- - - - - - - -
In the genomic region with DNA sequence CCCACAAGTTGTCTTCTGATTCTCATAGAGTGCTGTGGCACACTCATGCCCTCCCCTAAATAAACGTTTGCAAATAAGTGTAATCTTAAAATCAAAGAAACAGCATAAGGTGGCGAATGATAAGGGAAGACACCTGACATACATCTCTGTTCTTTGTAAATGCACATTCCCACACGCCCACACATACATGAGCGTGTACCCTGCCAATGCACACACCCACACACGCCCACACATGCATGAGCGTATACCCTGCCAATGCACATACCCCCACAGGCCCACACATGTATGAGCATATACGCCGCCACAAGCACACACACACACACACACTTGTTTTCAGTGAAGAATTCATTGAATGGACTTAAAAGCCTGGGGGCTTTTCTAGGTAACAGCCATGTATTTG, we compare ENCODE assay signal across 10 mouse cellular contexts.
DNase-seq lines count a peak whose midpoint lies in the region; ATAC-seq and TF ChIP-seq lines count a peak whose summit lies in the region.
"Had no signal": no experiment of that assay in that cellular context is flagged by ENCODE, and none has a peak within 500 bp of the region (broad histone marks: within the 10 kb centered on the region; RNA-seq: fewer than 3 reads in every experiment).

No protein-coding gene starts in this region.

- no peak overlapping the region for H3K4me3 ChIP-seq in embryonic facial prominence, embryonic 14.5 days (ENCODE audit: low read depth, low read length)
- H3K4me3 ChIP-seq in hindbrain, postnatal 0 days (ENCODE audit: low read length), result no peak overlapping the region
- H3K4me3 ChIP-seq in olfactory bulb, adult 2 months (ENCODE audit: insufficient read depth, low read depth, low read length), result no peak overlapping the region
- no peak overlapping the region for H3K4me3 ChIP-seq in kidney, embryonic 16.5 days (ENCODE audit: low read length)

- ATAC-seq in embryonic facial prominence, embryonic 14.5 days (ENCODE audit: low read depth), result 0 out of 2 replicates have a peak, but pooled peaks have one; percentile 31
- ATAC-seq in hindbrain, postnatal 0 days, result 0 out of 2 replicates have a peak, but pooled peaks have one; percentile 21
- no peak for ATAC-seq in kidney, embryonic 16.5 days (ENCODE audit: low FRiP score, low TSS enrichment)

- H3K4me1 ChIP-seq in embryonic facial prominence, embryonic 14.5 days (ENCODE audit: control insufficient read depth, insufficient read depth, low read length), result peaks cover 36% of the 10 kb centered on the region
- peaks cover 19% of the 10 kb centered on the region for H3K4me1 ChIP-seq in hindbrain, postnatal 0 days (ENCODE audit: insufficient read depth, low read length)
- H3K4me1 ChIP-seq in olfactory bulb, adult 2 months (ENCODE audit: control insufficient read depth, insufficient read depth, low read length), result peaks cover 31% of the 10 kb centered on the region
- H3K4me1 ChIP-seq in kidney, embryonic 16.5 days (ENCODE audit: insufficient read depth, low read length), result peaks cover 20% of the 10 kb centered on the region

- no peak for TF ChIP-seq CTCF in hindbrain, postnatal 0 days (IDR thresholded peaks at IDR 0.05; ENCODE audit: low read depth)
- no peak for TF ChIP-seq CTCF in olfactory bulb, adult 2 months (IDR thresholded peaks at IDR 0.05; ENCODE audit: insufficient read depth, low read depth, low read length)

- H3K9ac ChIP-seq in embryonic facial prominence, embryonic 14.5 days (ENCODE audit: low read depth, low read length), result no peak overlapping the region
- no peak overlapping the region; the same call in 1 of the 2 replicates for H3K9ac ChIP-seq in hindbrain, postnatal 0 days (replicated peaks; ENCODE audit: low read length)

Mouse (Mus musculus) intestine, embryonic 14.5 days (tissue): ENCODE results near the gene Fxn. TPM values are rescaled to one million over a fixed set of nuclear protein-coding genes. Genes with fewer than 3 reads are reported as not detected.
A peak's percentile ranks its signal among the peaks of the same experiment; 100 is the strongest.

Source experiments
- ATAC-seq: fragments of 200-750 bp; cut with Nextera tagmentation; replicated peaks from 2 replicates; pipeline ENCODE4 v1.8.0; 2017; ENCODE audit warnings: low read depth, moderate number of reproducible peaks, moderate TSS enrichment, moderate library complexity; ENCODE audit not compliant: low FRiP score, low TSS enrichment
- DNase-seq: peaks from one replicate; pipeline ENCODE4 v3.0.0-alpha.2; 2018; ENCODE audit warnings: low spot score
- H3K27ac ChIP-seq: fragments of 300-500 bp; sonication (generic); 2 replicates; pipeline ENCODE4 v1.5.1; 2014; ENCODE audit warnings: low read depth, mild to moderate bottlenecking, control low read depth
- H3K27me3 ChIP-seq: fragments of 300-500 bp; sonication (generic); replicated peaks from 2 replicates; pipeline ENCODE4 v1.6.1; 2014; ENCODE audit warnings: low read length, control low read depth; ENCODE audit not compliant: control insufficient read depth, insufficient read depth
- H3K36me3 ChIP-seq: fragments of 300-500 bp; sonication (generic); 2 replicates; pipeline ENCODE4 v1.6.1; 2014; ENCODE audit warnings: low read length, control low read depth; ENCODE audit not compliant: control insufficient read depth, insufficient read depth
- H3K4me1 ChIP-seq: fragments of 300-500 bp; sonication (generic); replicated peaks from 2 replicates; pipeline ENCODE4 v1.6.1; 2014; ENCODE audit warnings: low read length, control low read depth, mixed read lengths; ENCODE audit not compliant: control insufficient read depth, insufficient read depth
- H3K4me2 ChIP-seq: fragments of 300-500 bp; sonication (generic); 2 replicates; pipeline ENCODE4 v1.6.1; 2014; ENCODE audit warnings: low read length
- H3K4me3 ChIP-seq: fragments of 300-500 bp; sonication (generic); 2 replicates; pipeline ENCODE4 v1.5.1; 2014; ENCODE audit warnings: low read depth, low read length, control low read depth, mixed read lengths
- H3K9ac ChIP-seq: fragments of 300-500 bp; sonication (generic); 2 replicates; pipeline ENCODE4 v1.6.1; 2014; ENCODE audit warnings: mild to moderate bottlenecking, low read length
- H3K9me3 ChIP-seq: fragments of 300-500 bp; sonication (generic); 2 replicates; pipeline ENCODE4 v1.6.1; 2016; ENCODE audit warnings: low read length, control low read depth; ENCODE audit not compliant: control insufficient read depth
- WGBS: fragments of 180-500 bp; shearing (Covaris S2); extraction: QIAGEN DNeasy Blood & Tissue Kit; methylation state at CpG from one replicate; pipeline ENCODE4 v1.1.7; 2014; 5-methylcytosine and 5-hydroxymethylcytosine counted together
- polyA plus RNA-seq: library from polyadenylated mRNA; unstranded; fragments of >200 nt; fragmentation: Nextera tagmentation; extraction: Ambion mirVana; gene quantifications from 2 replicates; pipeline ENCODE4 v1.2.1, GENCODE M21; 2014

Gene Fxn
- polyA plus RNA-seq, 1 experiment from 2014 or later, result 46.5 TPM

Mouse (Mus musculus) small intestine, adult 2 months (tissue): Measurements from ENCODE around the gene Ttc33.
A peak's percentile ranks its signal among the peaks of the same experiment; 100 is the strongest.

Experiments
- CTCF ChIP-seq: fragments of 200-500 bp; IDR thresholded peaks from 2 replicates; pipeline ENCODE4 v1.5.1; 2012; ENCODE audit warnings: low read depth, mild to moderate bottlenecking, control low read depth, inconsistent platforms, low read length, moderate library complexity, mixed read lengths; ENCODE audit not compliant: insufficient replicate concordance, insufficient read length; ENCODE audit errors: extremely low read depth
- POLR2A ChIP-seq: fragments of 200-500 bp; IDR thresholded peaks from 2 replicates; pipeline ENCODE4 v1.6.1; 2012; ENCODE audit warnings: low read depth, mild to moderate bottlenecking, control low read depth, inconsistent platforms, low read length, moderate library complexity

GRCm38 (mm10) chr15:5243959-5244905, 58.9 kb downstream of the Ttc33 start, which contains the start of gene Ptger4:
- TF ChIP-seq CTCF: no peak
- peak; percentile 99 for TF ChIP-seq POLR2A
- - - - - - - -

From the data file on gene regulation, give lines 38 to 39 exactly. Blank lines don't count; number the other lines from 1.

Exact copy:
A peak's percentile ranks its signal among the peaks of the same experiment; 100 is the strongest.

Experiments